Author interview


What’s been the biggest influence on your writing?

My reading, and probably my childhood, because it's when my imagination was first ignited. I grew up in the village of Warkworth, in Northumberland, and (long before mobile phones and social media, x boxes and hundreds of TV channels) mostly relied on an imaginary world for entertainment. And because Warkworth's so visually dramatic and drenched in history, it offered a powerful backdrop. 

Warkworth castle was painted by JMW Turner and featured in Shakespeare's Henry IV; but for me and my friends it was simply a playground, a venue for Murder in the Dark or Hide and Seek, or a game of our own invention. At that time it was very easy for small people to gain free access to the castle by shimmying up the antiquated sewers; easy to persuade Jimmy the boatman into allowing you take one of his black and green rowing boats upriver to Harry Hotspur's deserted cave, without paying the usual 25p. That setting, that sense of freedom, being able to roam and create - what seemed at the time - infinite worlds, fuelled my imagination. Whatever my friends and I didn't have, we simply invented, and - for me, at least - what we invented was as vivid and real as anything else. 

Later, I attended a boarding school in the Lake District. The Brontë sisters had once been pupils and it was universally accepted that the place must have been Charlotte’s inspiration for the school in Jane Eyre. It was miles from anywhere, surrounded by hills and usually shrouded in mist, and, as with most girls' boarding schools of that time, there was little to no freedom. Consequently, I spent a lot of my time staring out of windows at the snow-covered fells, imaging poor Charlotte and her sisters, years before. But it's also where I began writing, and where I became a voracious reader. 

Where did the idea for your début The Last Summer come from?

Initially, it was borne of frustration, and written only for myself. I’d been working on another novel, had reached a stalemate and decided to take some time out from writing. In fact, if I'm honest, my confidence was so low I really wasn't sure if I'd ever write anything again. But a month or two later, one miserable January morning as I was driving home from my school run, a few things came together. I’d recently reread Rebecca by Daphne du Maurier and Testament of Youth by Vera Brittain, and had been quietly thinking about having a go at a first person narrative, mainly as an exercise and challenge to myself. That morning, driving home, a voice came to me. As soon as I got home, I sat down at my laptop and wrote the first three chapters. Those opening chapters remain as they came to me that day.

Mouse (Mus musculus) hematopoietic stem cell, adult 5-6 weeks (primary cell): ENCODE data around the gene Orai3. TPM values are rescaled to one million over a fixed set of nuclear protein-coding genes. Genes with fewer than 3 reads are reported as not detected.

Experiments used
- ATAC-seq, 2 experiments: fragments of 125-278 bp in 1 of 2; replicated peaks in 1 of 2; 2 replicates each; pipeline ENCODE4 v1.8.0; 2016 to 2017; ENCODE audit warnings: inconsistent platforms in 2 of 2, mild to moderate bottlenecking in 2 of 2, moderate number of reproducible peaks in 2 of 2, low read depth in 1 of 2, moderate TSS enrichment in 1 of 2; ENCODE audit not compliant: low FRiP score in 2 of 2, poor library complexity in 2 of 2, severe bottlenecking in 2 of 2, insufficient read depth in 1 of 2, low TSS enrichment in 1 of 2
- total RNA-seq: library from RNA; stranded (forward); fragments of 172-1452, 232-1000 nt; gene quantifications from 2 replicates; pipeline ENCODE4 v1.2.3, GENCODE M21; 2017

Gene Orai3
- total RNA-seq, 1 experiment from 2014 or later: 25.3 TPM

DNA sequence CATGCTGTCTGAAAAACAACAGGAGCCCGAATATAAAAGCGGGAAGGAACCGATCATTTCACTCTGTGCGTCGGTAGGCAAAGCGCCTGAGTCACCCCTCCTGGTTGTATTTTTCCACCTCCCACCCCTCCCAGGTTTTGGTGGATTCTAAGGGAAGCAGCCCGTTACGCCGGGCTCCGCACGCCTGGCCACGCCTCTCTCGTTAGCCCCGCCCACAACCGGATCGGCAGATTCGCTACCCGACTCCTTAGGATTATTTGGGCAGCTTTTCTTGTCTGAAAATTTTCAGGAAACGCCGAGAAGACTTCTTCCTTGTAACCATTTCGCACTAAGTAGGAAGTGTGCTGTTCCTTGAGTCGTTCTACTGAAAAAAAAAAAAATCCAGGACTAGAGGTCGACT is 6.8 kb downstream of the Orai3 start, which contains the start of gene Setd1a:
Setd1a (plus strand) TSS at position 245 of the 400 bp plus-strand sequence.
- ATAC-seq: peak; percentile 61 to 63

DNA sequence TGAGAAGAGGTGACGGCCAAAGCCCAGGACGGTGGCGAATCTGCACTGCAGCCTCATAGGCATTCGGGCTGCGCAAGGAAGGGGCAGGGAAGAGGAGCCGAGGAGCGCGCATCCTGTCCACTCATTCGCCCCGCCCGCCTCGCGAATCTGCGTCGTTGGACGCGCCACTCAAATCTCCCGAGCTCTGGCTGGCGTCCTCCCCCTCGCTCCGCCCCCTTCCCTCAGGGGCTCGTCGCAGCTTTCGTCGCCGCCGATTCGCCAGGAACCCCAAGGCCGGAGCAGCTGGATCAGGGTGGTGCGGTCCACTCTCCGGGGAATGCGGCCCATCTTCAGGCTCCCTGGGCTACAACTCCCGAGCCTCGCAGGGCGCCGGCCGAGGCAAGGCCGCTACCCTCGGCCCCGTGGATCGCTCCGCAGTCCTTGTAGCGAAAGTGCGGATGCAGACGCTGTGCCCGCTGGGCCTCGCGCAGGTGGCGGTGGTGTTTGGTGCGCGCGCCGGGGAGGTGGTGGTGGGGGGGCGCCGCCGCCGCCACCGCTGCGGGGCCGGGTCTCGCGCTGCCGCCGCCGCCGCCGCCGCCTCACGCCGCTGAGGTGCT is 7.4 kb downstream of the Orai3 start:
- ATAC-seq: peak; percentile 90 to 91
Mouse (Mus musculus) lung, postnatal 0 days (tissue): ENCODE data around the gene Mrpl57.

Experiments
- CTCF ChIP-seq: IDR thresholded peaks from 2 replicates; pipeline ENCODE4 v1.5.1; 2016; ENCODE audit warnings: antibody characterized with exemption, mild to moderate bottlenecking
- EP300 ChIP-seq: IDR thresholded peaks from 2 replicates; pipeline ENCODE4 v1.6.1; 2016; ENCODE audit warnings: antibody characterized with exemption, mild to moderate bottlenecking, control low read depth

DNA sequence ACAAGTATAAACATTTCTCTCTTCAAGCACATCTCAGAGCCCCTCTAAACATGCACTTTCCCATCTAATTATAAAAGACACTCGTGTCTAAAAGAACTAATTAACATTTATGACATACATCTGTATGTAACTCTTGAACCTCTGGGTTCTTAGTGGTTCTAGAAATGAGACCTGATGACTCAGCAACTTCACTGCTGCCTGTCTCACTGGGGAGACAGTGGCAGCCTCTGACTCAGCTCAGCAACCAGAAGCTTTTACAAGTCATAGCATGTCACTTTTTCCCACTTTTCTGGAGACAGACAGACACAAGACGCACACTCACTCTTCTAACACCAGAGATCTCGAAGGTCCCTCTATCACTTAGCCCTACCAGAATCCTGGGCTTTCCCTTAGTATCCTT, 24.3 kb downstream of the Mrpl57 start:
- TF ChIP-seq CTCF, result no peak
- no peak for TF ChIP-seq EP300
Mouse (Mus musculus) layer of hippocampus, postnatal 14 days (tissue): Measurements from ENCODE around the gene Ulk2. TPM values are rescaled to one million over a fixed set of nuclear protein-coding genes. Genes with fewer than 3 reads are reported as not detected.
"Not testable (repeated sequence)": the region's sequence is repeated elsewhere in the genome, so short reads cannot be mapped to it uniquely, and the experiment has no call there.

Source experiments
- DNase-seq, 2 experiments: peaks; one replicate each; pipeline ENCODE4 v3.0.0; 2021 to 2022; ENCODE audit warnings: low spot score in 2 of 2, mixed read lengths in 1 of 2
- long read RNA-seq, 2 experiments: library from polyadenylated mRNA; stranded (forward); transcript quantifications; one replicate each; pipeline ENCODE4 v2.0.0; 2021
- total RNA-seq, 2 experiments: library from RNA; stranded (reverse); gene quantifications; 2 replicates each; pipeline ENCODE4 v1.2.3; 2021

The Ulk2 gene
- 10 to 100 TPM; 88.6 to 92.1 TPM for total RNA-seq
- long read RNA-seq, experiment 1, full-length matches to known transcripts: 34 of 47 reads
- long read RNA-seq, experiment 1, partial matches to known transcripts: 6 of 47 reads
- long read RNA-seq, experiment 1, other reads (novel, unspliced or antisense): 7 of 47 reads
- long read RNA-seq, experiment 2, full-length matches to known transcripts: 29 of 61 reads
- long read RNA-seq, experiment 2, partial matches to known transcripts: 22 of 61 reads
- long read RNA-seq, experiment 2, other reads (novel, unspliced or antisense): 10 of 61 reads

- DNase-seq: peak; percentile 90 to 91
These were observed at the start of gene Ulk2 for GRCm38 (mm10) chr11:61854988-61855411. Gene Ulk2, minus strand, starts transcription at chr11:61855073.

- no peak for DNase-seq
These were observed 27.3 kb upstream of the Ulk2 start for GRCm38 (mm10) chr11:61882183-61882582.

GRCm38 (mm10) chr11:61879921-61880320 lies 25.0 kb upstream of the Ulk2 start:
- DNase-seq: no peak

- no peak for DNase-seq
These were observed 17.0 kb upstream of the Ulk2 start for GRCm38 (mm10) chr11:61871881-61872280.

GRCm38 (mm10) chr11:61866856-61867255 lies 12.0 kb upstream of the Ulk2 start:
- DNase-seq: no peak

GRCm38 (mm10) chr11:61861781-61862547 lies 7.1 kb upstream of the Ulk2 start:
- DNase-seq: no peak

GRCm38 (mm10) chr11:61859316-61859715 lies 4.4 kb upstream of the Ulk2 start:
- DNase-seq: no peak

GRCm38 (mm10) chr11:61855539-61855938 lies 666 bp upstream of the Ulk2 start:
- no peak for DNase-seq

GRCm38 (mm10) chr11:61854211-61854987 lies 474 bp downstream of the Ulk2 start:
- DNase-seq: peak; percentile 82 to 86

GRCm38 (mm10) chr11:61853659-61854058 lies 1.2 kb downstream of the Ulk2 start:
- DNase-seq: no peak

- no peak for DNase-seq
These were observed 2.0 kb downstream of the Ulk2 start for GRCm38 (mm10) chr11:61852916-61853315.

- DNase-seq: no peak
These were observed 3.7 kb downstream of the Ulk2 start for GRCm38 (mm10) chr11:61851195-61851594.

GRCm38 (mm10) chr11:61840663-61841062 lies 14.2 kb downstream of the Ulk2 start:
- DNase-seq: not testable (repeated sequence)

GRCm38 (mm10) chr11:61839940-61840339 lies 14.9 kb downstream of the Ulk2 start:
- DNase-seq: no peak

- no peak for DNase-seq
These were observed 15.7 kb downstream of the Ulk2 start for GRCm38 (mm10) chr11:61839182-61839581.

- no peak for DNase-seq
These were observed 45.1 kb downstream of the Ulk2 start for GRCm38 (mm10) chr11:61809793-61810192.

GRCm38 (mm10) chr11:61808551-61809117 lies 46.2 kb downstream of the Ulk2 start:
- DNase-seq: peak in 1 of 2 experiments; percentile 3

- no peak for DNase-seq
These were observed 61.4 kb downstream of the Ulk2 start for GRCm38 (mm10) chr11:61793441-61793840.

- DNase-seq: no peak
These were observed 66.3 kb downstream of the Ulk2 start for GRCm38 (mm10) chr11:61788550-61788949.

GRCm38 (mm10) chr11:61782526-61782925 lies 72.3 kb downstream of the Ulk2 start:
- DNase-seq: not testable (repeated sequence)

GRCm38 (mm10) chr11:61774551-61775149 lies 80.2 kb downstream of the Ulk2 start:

How would you sum up The Last Summer in one line?

It’s a story about changing fortunes, survival, and the endurance of love.

How did the character of Clarissa take shape for you?

Her voice was clear and distinctive and there from the start; her character emerged more slowly. At first I wasn’t sure if I liked her, but as the book evolved so did she. I wanted her to be fallible, sometimes fragile, but not entirely a victim. I wanted her perspective and voice to be authentic but not alienate the twenty-first century reader. Creating an understandable, simpatico character whilst maintaining that authenticity wasn’t easy. By comparison to the attitudes and behaviour of today, Clarissa at first appears very naive; she is frustratingly passive, unable to stand up for herself, unable to operate outside convention. But she is true of her time and background, and that was important to me.


Tell us about The Memory of Lost Senses. Where did the idea for the novel come from?

The Memory of Lost Senses is a tale about duplicity, the vagaries of memory and the power of the senses. And, at its heart, there’s a love story or two. The novel was inspired by someone I discovered when I researched the history of my home: a woman who had lived in self-imposed exile overseas for over sixty years and returned to this country only at the end of her life. It took me years to research and piece together this woman’s story because she’d been married a number of times, changed names and moved about Europe so much. It also became apparent that she had not been honest – about her background, marriages, or even her age; which made my research incredibly time-consuming and difficult, but made her all the more compelling! By the time she returned to this country in 1911, she’d not only acquired a title and a grand-sounding, unusual name, but was also on intimate terms with members of the establishment and royalty. Bearing in mind the era in which she lived, and the fact that she’d been born into abject rural poverty in 1833, her life had been quite an extraordinary journey, and one worthy of a novel, I decided.